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Water Quality Highlights Archive

A three-year water quality monitoring program was completed in 2013 by the former Shuswap Lake Integrated Planning Process (SLIPP). Thanks to this work, there is now an up-to-date, comprehensive baseline on water quality in the region. This is needed for future analysis of water quality trends, and for setting priorities to protect water quality at the source.

Here’s a quick look at the results.


Good News and Bad

THE GOOD NEWS: In most locations in and around Shuswap and Mara Lakes, water quality is good. Most water samples in the SLIPP monitoring program met government safety guidelines for raw drinking water, for swimming and for livestock, fish and wildlife protection.

THE BAD NEWS: In certain lake locations, rivers and streams, high concentrations of phosphorus, nitrogen or fecal coliform bacteria were found.

Nutrients: Too Much of a Good Thing?

Nitrogen and phosphorus are essential to plant growth, but too many nutrients can be a problem.

In a lake ecosystem, an excess of nutrients — especially phosphorus — encourages overgrowth of algae, which can degrade water quality.

There have been two algae bloom of concern recently, on Shuswap Lake in 2008 and Mara Lake in 2010. Both were golden-brown algae. These algae can produce large blooms quickly in springtime when they have access to nutrients, sunshine and a warm surface temperature.

Algae can reduce water clarity, create odours and impair the value of water for drinking, recreation and tourism. Some pathogens in the water can also attach to algae and escape effective water treatment, which can make the water unsuitable for drinking.

Bacteria Contaminants

Safety guidelines for drinking water and water for recreation focus on fecal bacteria: Escherichia (E. coli). While not directly harmful, E. coli bacteria may indicate that disease-causing bacteria, viruses or parasites are also in the water.

For drinking water, a safe level is ZERO E. coli/100 mL sample. E. coli are found in most lakes and streams naturally from wildlife. There are also human or agricultural sources. That is why ALL surface water should be treated before drinking.

Of particular concern during 2011-2013 water quality monitoring were groundwater sites where some samples showed high levels of nitrogen or phosphorus, or E. coli levels exceeding Canadian Drinking Water Guidelines.

Sources of Nutrients

swc_nutrients_250px.pngMost excess nutrients in Shuswap and Mara Lakes come from the tributaries. A study commissioned by the Shuswap Lake Integrated Planning Process in 2013 identified the sources of nutrients in the watershed. It estimated that tributaries (rivers and streams) are the source of over 95% of nutrient-loading into Shuswap and Mara Lakes. Of these, the Shuswap, Salmon and Eagle Rivers are the most significant nutrient sources.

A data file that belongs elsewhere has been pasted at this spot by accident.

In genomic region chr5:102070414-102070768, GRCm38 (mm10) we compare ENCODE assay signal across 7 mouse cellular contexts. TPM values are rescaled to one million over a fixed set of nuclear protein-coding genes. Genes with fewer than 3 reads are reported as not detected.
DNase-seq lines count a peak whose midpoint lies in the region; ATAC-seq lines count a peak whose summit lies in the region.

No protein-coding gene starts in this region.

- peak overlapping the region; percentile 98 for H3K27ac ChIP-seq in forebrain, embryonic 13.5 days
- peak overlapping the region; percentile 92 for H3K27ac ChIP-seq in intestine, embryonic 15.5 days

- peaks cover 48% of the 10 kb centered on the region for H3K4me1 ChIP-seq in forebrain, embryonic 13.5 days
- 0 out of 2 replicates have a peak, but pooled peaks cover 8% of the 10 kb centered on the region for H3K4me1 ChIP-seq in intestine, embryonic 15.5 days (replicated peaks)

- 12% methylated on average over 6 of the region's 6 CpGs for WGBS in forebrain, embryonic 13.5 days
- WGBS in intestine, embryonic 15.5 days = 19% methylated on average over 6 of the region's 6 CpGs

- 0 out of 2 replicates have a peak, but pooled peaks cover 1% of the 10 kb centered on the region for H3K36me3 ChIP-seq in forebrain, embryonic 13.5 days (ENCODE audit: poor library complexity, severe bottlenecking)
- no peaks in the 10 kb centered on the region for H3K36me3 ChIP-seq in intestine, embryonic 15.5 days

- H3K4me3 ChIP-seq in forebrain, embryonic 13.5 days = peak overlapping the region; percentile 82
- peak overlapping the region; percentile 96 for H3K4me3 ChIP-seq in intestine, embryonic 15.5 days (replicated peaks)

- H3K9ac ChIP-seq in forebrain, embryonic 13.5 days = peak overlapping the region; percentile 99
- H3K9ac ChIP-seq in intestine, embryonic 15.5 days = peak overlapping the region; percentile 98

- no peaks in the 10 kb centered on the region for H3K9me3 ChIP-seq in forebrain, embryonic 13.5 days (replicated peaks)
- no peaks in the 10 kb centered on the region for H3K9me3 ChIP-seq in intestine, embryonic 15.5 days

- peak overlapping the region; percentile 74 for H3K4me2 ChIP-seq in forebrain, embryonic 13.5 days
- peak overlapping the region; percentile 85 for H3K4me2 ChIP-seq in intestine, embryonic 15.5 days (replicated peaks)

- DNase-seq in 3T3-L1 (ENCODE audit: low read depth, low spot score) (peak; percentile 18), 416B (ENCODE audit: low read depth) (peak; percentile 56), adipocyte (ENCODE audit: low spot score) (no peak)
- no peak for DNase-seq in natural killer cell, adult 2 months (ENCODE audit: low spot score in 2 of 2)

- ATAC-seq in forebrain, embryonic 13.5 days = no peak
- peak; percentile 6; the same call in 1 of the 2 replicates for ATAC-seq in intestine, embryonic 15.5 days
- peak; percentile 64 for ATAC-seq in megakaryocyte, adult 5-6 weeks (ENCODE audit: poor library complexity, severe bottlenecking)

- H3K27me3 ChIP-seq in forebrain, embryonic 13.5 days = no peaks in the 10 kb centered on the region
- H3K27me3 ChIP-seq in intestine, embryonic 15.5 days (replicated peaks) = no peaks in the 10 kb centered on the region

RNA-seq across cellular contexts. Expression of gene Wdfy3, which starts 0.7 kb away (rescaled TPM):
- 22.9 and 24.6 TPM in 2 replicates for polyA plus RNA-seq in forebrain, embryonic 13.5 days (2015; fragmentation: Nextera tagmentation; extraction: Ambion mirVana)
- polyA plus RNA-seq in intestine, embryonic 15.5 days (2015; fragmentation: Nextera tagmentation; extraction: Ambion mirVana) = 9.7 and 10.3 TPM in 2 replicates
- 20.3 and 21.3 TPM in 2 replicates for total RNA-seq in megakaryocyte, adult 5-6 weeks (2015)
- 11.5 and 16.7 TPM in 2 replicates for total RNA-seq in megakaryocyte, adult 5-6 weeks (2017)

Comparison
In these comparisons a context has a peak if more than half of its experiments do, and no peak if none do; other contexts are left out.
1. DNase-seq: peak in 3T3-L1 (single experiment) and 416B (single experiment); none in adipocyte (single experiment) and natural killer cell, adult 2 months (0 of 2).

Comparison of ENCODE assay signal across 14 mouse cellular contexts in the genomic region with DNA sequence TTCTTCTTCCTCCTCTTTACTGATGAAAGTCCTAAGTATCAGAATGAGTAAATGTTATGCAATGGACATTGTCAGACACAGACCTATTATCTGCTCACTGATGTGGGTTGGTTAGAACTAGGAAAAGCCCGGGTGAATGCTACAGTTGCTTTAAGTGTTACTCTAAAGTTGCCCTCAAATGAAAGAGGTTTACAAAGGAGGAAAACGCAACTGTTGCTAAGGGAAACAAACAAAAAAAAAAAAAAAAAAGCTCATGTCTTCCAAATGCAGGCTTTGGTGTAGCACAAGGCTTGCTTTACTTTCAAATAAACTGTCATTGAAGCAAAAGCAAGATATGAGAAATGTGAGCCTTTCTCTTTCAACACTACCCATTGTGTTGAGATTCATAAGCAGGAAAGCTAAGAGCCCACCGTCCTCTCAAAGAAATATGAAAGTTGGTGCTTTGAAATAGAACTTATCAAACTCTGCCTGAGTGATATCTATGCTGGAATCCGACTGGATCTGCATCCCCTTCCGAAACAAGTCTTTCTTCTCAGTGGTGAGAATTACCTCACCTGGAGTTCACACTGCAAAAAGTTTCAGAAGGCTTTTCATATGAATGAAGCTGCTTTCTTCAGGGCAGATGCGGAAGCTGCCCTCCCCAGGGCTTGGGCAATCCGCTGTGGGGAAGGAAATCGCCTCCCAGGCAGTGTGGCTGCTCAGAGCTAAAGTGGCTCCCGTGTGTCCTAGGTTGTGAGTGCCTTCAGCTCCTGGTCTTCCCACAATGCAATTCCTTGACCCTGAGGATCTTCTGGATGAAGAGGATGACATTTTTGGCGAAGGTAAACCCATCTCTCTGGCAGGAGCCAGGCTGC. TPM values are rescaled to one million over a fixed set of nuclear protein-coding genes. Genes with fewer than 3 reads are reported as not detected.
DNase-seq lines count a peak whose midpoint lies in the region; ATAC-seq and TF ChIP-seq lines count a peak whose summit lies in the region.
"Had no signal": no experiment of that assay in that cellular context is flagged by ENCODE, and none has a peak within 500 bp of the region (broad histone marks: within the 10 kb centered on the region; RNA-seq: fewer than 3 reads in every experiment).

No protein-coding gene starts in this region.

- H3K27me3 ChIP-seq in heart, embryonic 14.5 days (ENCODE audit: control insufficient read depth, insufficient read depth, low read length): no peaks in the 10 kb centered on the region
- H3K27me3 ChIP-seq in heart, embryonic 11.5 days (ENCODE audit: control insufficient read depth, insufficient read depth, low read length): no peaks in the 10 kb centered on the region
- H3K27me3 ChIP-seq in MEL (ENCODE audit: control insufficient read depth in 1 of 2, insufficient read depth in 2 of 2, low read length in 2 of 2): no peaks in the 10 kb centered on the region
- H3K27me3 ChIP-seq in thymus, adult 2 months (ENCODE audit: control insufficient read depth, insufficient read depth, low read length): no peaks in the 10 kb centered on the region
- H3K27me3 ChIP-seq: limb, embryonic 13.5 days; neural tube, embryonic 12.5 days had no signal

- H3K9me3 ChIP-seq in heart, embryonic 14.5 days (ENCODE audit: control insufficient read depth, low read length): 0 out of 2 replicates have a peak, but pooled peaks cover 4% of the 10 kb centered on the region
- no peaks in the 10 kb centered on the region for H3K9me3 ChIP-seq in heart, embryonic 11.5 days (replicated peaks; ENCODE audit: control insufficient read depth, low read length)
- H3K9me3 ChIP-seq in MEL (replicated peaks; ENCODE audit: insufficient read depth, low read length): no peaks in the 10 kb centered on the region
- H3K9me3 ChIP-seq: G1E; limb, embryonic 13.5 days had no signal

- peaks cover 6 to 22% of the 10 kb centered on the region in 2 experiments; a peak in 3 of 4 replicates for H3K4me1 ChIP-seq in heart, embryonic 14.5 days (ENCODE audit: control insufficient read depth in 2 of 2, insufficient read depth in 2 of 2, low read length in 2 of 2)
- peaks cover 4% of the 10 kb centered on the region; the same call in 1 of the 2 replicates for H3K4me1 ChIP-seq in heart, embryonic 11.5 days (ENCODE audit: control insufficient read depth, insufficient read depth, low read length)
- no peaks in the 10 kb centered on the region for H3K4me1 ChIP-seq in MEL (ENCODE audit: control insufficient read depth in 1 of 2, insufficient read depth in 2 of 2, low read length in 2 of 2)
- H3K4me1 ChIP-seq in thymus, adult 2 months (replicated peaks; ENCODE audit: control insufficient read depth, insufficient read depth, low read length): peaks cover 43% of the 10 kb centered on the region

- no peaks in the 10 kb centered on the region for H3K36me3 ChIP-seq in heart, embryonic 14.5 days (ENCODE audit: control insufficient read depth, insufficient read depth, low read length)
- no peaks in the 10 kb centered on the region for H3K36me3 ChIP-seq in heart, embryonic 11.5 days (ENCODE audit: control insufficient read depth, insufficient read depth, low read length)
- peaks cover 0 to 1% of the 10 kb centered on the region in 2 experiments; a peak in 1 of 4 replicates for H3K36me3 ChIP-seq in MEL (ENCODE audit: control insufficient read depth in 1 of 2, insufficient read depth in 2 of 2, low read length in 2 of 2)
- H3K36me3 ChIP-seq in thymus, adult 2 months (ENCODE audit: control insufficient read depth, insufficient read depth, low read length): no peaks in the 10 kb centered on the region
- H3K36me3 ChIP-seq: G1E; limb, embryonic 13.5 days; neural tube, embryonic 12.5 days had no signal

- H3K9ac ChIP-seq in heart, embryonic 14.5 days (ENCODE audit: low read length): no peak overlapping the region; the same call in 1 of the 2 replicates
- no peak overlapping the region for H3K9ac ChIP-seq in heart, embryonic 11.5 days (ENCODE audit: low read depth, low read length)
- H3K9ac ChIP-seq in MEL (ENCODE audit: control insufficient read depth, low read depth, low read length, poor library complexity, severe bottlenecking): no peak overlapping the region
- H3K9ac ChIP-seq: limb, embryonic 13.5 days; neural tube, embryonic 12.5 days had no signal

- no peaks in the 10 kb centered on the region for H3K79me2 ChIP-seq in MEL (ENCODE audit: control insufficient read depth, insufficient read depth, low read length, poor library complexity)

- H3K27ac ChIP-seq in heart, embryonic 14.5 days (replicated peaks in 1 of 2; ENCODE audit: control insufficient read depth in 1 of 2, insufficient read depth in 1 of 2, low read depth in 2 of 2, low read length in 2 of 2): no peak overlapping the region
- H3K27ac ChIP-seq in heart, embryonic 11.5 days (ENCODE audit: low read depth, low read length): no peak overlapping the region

Within those river valleys, the use of land for agriculture creates the greatest nutrient input to the rivers. Nitrogen and phosphorus come from manure and fertilizers that are commonly used in agriculture operations. A reduction in nutrients — especially phosphorus — will have the greatest positive impact on water quality.

Wastewater treatment plants, septic systems and pleasure craft holding tanks (grey water) also contribute phosphorus and nitrogen to the lakes, but not as significantly as previously thought.

A significant, naturally occurring source of nitrogen inputs to the lakes comes from decaying salmon, particularly during years of large salmon runs. When it comes to direct discharges into the lakes, improvements are important. For example, if all wastewater treatment plants discharging into lakes or rivers had tertiary treatment capabilities, this would likely achieve the largest reduction in nutrients from single point discharge sites.

swc_septic_175px.pngSeptic systems around the lakes overall contribute a small fraction of nitrogen and phosphorus loading to the lakes. In Blind Bay, Sorrento, White Lake and Sunnybrae, however, groundwater samples have shown high levels of nutrients and/or E.coli counts – and septic systems may be a contributing source.

Learn More

For more detail on water quality monitoring results, see the Summary: 2011-2013 Water Quality Monitoring Results for Shuswap and Mara Lakes as well as background reports, available in the Resources section.

Our Vision

Social well-being supported by a vibrant economy and sustained by a healthy environment.

About the Fraser Basin Council

The Fraser Basin Council (FBC) is a charitable non-profit organization that brings people together to advance sustainability in the Fraser River Basin and throughout BC. Established in 1997, FBC is a collaboration of four orders of government (federal, provincial, local and First Nations) along with those from the private sector and civil society. We work with people in multiple sectors, helping them find collaborative solutions to today’s issues through a commitment to the social, economic and environmental dimensions of sustainability. Our focus is on healthy water and watersheds, action on climate change and air quality and strong, resilient communities and regions.

FBC Project and
Partner Sites

Plug in BC:


ReTooling for Climate Change:

FBC Youth:

Climate Action Toolkit: 

Salmon-Safe BC

Contact Us

FBC has offices in Vancouver, Kamloops, Williams Lake and Prince George. We also have staff located in Abbotsford and Vernon.

To reach us, see FBC Offices and FBC Staff.

Our main office is:

Fraser Basin Council
1st Floor, 470 Granville Street
Vancouver, BC V6C 1V5

T: 604 488-5350
F: 604 488-5351

We are grateful at the Fraser Basin Council Society to live and work on the unceded ancestral
territories of the Indigenous Nations of British Columbia.